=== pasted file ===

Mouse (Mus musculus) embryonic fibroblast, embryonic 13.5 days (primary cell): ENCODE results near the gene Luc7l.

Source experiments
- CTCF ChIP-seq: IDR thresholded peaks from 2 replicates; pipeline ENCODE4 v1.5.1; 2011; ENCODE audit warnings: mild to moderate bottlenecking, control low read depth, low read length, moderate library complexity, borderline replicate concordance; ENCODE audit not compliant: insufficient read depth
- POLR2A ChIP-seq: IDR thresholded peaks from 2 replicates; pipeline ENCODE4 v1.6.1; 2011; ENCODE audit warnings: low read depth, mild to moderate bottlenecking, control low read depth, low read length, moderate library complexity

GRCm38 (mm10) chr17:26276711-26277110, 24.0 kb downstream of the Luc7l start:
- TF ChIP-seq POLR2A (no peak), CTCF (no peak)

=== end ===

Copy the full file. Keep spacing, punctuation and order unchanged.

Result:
Mouse (Mus musculus) embryonic fibroblast, embryonic 13.5 days (primary cell): ENCODE results near the gene Luc7l.

Source experiments
- CTCF ChIP-seq: IDR thresholded peaks from 2 replicates; pipeline ENCODE4 v1.5.1; 2011; ENCODE audit warnings: mild to moderate bottlenecking, control low read depth, low read length, moderate library complexity, borderline replicate concordance; ENCODE audit not compliant: insufficient read depth
- POLR2A ChIP-seq: IDR thresholded peaks from 2 replicates; pipeline ENCODE4 v1.6.1; 2011; ENCODE audit warnings: low read depth, mild to moderate bottlenecking, control low read depth, low read length, moderate library complexity

GRCm38 (mm10) chr17:26276711-26277110, 24.0 kb downstream of the Luc7l start:
- TF ChIP-seq POLR2A (no peak), CTCF (no peak)